By Magdi Abdelhadi, North Africa analyst
If the official name of a state has the words “democratic” and “popular”, it is arguably neither.
Take the Democratic People’s Republic of Korea, otherwise known as North Korea, which is a totalitarian one-party state.
Then there’s Algeria, whose official name is remarkably similar to that of North Korea – the People’s Democratic Republic of Algeria.
Although it is not in the same league as that in Pyongyang, ask any of the thousands who have taken to the streets in Algeria since 2019 and they will concur that their regime is neither democratic nor popular.
They would say that their country has been run by a clique for decades, with the military holding the reins of power behind a civilian façade, and used the country’s oil wealth to line their pockets.
Further, the protesters view successive parliamentary and presidential elections as a sham to bestow legitimacy on a regime that otherwise has none.
Another tell-tale sign of a “people’s democratic republic” is that in moments of national crisis, the government’s first reaction is to blame foreigners or “fifth-columnists”.
When Algeria was hit last month by a wave of forest fires that devastated thousands of hectares of trees and green pasture and killed at least 90 people, including some 30 soldiers who had been deployed to put out the fires, the government’s first response was to point the finger at arsonists and to vow to hunt them down.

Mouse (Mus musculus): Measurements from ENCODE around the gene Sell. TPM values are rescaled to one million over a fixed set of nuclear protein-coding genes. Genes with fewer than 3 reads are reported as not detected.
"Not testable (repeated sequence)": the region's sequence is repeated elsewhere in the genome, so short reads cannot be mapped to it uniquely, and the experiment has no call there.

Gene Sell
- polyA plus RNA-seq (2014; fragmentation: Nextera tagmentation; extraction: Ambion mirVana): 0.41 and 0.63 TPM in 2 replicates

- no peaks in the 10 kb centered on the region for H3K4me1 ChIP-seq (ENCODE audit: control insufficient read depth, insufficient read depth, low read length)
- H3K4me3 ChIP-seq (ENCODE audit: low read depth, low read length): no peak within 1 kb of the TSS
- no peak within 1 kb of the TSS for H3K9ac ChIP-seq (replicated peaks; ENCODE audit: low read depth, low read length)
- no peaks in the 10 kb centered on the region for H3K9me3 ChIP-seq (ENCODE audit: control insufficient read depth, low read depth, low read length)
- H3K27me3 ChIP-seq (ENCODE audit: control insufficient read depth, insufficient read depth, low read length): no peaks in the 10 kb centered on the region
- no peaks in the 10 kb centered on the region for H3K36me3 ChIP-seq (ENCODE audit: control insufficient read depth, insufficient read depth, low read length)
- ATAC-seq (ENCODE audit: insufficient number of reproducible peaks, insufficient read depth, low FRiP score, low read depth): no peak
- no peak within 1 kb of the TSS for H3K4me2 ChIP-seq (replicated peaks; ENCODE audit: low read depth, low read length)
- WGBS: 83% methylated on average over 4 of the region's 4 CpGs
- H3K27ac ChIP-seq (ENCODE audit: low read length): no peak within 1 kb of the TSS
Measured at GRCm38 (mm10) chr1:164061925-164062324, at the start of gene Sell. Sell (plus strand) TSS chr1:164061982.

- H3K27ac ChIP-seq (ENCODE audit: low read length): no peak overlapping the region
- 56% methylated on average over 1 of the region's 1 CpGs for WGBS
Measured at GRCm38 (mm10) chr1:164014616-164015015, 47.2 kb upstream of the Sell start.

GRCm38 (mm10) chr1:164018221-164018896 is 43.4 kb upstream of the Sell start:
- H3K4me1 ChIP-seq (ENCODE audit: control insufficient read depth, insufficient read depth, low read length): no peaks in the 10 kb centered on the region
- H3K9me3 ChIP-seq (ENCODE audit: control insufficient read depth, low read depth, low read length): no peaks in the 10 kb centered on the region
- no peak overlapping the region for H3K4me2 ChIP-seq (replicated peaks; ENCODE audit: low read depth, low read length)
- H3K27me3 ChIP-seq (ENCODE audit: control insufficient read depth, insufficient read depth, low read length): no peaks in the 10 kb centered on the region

It provided no evidence. Not a word was said about climate change or that similar fires have been raging across the Mediterranean.
Fires raged amidst a heatwave, no rain and unrelenting gusts of wind
It was a similar response when the harrowing details emerged of the lynching and burning of the body of 37-year-old Djamel Ben Ismail, who had gone to the Kabylie region to help fellow Algerians extinguish the fires.
The incident was caught on mobile phones and widely circulated on social media. Algerians were shocked by the savagery of the perpetrators.
Embarrassingly for the government, it unfolded under the watchful eye of the police, who did next to nothing to stop the onslaught.
The government has defended the officers, saying they had come under attack from a violent mob, who snatched Mr Ismail from a police van.
The authorities have rounded up dozens of people – the latest count is about 80 – and accused them of involvement.
Characteristically, they were paraded on state television handcuffed while making confessions that, conveniently for the regime, implicated a local political organisation that the government recently designated a terrorist group.
The organisation, known by the acronym MAK, campaigns for the independence of Kabylie, a predominantly Berber region in northern Algeria, which was worst hit by the fires.
The region is also the birthplace of Hirak – the movement whose protests led to the ending of the two-decade rule of President Abdelaziz Bouteflika in 2019.
Hirak has continued to spook the old Bouteflika allies who have succeeded him.
Typical also of the “democratic people’s republic” is that the people rarely trust what the state media says.
As a result, speculation was rife as to who actually was behind the brutal mutilation of Mr Ismail.
￼IMAGE SOURCE,FLORENCE DIXON